After my foray into marshmallow baby rattles, I knew I could get more creative with my guimauve/marshmallow creations, so here's the newest: Marshmallow Christmas Trees.

To summarize, I made mint marshmallow and cut out three sizes of circles, which conveniently left small pointy sections that could act as the top of the tree, and glued it all together with chocolate (one of my recipes made 7 trees like this).

To give more detail, I shook green sprinkles over the marshmallow after I poured it into a pan, and after it sat overnight I cut out the shapes and rolled them in powdered sugar. After those shapes sat overnight, I dipped each piece in dark chocolate and stacked them together. They held beautifully once hardened (while melty they threatened to avalanche), a process I sped up with 30 minutes or so in the fridge.

And there you have a Suess-ical, snow-tipped Christmas tree marshmallow. As close to snow as I'm going to get in Southern California this Christmas!

Saturday, December 13, 2008


On my trip to Boston last month, I had a fabulous time at a chocolate buffet, but I also re-discovered another luxurious pleasure: taking myself out to lunch. It was my last day in town, and I still hadn't made it to Sonsie, where I'd been trying to go all week, so I decided to use my last few hours there to take myself out.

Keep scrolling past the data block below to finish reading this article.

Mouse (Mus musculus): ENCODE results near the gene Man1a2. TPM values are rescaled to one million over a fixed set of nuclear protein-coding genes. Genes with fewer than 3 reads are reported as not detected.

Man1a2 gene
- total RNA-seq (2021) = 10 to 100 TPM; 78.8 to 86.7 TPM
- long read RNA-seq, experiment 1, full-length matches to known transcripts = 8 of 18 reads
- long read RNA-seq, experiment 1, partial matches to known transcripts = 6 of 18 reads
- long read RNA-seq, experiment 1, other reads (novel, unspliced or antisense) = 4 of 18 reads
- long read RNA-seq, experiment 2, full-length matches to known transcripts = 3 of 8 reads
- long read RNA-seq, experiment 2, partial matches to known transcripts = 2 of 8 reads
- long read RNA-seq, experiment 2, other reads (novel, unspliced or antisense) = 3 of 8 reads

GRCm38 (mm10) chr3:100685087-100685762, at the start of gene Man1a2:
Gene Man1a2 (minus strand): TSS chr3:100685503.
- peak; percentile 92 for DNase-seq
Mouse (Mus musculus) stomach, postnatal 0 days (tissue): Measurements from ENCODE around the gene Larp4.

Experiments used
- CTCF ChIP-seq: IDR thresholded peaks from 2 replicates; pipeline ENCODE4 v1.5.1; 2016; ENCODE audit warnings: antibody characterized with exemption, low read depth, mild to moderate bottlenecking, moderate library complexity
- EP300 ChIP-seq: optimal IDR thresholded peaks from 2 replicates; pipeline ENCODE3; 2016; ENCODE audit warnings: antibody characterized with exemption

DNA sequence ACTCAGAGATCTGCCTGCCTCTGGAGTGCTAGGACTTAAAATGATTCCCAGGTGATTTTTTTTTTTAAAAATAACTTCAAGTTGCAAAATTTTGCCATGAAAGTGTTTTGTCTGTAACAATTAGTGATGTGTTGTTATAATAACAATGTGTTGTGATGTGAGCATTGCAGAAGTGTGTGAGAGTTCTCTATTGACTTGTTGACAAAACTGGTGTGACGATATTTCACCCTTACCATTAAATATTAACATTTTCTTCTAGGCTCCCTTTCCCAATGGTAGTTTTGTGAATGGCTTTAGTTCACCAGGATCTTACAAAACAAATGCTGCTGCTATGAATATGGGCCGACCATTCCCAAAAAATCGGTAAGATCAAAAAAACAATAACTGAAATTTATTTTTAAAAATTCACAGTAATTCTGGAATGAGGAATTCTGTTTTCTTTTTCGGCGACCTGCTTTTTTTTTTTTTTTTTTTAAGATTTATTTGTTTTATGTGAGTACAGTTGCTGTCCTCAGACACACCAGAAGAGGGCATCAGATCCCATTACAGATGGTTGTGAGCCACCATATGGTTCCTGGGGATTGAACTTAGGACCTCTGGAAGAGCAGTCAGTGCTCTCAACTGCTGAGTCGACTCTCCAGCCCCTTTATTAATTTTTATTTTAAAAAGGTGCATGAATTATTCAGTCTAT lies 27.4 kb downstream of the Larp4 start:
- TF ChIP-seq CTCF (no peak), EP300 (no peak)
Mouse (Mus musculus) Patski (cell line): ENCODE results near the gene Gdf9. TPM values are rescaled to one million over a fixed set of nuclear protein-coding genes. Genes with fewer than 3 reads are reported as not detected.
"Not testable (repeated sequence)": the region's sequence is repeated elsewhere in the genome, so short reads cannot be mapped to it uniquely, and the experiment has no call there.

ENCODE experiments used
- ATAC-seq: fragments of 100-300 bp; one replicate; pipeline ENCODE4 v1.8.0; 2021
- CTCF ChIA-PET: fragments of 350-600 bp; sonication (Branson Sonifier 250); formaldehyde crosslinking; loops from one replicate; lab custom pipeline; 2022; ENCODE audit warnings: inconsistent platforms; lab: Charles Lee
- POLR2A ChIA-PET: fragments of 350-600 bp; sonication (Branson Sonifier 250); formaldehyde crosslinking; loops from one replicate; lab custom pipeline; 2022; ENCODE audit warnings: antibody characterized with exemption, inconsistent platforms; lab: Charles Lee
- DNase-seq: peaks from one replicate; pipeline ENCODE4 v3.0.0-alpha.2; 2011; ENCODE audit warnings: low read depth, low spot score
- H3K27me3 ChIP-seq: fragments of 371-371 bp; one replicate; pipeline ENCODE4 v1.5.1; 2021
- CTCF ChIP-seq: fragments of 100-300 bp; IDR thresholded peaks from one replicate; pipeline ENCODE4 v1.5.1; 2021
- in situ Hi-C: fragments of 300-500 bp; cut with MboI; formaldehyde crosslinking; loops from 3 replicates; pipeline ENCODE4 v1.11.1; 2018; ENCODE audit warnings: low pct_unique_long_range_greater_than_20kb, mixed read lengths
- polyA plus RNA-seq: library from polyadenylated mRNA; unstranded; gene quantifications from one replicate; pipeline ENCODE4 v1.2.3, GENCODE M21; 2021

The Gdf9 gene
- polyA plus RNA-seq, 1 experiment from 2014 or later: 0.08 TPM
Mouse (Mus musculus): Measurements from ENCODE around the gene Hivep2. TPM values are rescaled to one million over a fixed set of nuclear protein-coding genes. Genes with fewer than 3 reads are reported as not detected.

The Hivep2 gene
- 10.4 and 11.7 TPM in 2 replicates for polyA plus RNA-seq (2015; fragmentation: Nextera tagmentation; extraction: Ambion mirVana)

I had been there once in 2003, and still remember vividly the gingerbread waffle with cinnamon ice cream and caramel sauce that I had that time, so I knew I had to go back. In addition to the great food, it is located on beautiful Newbury Street, and is known as a place to see and be seen. Indeed, I saw two members of the Office cast come in while I was there for a late lunch, so that and the meal made my day!